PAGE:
Wednesday, April 8, 2009

As If He Exited from Egypt - from the files of Mark Twain

There is no use in stringing out the details. The earl put us up and sold us at auction. This same infernal law had existed in our own South in my own time, more than thirteen hundred years later, and under it hundreds of freemen who could not prove that they were freemen had been sold into lifelong slavery without the circumstance making any particular impression upon me; but the minute law and the auction block came into my personal experience, a thing which had been merely improper before became suddenly hellish. Well, that's the way we are made.

-From A Connecticut Yankee in King Arthur's Court
Twain so aptly outlines one of the most critical aspects of the Seder night, found at the beginning of Maggid: חייב אדם לראות את עצמו כאלו הוא יצא ממרים - a person must view himself as if he actually had left Egypt. At the Seder, instead of telling a story, we must live it. We must envision ourselves as slaves, suffering under the oppressive Egyptian regime. Only then can we appreciate the salvation and redemption that God brought to us through the Exodus.
I think that today especially, we face a particular challenge in this aspect of the Hagadah. Sure, we can tell the story. We can write plays, read commentaries, sit like kings and eat the bread of affliction. But I don't think we can appreciate what it means to be a slave.
Intellectually we can contemplate being owned by another human being. We've all heard the stories of indifference and cruelty inherent to slavery. But those are really technical aspects of slavery. What we cannot and hopefully will never be able to appreciate is the mentality of slavery; the belief of the slave that his life truly is worth less than his master's; that he somehow does represent a lower form of existence, best utilized in the servitude of another.
In "A Connecticut Yankee", the author decides to venture out into England with the king incognito, looking for adventure. Yet, as well as he physically disguises the king in hair and dress, the king still acts like a king. So he must teach Arthur otherwise.
"Sire, as between clothes and countenance, you are all right, there is no discrepancy; but as between your clothes and your bearing, you are all wrong, there is a most noticeable discrepancy. Your soldierly stride, your lordly port—these will not do. You stand too straight, your looks are too high, too confident. The cares of a kingdom do not stoop the shoulders, they do not droop the chin, they do not depress the high level of the eye-glance, they do not put doubt and fear in the heart and hang out the signs of them in slouching body and unsure step. It is the sordid cares of the lowly born that do these things. You must learn the trick; you must imitate the trademarks of poverty, misery, oppression, insult, and the other several and common inhumanities that sap the manliness out of a man and make him a loyal and proper and approved subject and a satisfaction to his masters, or the very infants will know you for better than your disguise, and we shall go to pieces at the first hut we stop at. Pray try to walk like this."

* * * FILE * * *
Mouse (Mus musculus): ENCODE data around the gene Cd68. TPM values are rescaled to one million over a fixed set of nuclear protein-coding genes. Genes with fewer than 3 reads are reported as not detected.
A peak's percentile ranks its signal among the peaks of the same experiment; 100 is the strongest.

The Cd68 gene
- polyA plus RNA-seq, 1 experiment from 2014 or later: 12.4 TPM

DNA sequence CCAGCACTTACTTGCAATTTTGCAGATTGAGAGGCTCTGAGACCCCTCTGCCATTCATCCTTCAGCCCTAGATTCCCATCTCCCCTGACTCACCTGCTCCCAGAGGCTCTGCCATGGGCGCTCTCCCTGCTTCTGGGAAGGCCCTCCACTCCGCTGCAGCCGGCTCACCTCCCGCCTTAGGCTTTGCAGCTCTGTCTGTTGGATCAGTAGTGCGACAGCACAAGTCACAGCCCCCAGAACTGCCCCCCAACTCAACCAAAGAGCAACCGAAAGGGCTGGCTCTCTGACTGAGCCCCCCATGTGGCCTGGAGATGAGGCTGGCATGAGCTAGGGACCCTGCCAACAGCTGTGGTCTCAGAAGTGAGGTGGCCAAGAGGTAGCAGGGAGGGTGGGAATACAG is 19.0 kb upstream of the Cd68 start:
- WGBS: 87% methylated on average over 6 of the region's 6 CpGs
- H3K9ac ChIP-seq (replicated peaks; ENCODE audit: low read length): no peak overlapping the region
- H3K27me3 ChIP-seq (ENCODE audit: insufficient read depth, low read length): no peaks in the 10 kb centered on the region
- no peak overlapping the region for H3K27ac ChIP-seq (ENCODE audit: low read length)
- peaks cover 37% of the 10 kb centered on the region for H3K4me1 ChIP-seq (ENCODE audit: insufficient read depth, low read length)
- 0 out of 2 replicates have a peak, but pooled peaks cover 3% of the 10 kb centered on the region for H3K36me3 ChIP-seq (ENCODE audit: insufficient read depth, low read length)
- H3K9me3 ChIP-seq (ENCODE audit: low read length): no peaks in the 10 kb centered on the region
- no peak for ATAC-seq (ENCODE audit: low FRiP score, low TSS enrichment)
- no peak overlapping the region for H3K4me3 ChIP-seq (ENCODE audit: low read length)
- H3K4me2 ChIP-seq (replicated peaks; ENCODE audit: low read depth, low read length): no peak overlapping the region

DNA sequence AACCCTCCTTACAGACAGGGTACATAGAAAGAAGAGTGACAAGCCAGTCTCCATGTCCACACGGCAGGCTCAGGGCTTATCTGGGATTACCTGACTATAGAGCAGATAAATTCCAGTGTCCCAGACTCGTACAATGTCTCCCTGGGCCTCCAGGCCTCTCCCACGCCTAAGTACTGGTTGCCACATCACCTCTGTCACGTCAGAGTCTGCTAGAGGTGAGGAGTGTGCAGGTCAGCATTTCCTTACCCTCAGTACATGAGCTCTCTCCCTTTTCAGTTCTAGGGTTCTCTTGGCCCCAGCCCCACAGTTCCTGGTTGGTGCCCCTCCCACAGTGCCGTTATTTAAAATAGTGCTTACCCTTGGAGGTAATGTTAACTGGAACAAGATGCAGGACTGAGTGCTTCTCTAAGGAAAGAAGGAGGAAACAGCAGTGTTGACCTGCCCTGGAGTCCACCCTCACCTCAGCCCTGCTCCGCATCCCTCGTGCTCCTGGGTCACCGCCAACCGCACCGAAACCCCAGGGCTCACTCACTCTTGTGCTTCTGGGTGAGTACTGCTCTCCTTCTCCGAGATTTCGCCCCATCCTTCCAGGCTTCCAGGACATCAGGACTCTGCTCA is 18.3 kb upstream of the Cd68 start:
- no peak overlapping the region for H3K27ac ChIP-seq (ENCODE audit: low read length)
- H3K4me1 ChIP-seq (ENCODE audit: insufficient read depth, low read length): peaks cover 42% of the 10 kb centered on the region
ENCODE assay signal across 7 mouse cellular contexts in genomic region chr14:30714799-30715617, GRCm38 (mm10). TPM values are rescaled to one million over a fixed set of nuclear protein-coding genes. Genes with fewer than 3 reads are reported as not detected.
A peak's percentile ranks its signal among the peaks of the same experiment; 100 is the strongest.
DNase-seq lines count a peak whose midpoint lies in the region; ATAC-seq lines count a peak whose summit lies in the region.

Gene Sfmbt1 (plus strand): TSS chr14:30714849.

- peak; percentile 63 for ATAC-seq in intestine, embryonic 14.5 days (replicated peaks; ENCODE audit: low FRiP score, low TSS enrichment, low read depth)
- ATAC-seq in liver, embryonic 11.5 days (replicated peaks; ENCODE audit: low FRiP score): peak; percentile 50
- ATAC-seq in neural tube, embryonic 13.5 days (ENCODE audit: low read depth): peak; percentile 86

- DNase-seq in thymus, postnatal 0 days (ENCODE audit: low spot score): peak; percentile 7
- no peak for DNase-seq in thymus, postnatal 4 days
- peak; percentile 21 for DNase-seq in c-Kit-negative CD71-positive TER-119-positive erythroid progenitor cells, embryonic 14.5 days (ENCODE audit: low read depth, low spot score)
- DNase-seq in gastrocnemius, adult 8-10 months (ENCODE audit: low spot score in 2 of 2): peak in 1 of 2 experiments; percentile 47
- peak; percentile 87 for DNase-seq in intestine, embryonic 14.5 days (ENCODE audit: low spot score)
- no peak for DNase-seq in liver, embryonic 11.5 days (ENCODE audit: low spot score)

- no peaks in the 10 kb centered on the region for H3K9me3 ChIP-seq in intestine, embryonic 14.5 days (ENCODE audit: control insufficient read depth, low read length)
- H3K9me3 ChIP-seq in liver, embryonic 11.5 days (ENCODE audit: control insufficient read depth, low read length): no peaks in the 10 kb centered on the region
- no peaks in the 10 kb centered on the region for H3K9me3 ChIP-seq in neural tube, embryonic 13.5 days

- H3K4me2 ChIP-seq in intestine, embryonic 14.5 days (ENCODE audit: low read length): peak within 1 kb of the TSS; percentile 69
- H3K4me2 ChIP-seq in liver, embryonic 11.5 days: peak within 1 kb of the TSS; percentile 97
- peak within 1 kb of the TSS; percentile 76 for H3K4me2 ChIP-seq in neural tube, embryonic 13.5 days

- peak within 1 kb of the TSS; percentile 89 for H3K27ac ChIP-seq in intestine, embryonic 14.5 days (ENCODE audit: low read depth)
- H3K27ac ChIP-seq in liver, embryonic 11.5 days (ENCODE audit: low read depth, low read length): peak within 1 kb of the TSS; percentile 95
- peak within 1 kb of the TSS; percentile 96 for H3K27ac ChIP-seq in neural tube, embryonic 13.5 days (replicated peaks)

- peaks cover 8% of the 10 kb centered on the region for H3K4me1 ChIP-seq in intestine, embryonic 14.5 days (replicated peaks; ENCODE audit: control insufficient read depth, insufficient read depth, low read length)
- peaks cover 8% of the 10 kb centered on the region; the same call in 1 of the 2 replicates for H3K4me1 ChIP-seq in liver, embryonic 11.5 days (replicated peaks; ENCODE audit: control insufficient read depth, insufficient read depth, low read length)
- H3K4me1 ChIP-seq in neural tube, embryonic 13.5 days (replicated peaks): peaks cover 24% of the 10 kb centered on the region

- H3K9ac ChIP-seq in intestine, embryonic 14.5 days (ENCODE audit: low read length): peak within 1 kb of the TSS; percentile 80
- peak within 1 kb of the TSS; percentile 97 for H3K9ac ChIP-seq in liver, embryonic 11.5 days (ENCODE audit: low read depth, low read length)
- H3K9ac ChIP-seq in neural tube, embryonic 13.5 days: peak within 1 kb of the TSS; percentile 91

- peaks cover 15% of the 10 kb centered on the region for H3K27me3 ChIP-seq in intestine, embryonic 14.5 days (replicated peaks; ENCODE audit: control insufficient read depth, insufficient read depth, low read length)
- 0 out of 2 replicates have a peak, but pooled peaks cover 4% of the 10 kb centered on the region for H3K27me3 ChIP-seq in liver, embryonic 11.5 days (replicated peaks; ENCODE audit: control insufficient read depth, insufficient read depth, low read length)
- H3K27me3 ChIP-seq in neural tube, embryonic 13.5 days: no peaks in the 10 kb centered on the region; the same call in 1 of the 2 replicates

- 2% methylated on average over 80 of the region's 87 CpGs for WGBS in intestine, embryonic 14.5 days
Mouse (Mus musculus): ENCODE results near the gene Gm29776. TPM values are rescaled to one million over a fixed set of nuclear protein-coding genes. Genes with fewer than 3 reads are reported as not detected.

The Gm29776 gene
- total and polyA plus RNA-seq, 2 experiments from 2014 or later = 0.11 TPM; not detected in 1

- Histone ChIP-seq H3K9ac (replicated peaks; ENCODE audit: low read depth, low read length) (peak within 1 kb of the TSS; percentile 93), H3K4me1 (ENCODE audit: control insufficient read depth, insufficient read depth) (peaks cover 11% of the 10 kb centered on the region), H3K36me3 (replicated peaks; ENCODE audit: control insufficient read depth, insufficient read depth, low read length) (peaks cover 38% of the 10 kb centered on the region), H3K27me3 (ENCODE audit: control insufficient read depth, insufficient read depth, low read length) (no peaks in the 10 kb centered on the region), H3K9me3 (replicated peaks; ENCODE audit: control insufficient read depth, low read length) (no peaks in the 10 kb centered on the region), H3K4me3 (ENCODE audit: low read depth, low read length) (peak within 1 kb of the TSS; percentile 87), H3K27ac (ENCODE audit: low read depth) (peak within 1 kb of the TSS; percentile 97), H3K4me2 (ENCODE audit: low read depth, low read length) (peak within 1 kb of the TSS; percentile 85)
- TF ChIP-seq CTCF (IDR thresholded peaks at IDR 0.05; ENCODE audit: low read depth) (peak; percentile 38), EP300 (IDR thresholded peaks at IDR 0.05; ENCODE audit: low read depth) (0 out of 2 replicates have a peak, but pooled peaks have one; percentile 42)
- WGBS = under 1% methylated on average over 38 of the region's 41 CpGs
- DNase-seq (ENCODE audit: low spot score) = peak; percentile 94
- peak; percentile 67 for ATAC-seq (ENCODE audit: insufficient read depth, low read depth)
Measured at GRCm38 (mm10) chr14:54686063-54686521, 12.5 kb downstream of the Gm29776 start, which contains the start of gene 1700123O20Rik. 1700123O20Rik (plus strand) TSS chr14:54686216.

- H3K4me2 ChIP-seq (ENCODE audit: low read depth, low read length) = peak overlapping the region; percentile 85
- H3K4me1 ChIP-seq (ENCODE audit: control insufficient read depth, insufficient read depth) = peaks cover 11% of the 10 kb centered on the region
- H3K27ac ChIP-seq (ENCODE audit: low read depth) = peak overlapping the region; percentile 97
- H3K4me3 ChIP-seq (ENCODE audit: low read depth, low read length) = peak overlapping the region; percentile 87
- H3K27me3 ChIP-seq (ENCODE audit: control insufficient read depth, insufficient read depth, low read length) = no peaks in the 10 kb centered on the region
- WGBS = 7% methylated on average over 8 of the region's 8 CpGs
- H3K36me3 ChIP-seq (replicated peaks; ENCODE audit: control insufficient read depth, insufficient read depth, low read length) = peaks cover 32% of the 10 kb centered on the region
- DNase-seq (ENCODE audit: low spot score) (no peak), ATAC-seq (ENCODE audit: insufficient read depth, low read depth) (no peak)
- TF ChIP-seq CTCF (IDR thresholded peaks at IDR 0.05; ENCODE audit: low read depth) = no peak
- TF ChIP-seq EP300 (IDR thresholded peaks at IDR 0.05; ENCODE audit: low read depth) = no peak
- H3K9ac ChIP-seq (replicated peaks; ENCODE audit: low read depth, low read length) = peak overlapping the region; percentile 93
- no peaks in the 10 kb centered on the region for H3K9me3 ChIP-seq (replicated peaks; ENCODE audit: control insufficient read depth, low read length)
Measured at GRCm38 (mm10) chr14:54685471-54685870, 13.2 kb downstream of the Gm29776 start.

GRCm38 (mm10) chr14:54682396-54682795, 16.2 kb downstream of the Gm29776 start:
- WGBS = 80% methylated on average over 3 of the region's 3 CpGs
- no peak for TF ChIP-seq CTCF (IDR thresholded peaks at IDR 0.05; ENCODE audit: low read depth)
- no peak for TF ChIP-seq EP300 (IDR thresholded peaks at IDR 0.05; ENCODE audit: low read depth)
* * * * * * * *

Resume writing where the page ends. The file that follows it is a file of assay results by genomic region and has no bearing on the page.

Slavery and subjugation are first and foremost mentalities. Today, blessed with generations of democracy and equality, we bow before no one. Even when meeting the most powerful man in the world, we don't lower our heads. No, we extend our hand to him to shake as an equal. Even the thought of bowing to the president of the United States seems laughable.
But imagine for a moment that if you walked by not a president - but someone higher up the food chain than you - and didn't lower your head in submission, he might take out a knife and stab you, just for having looked at him in the wrong way. Imagine having your home, possessions, property - even children subject to the whims of the lord of your manor or your owner. You had no say, no voice - and you knew that nothing would ever change, and that you would eventually die the same way you were born - in slavery.
On the night of the Seder, we must first accept the mentality of slavery.
Only then can we begin to appreciate the blessings of freedom that God has given each of us..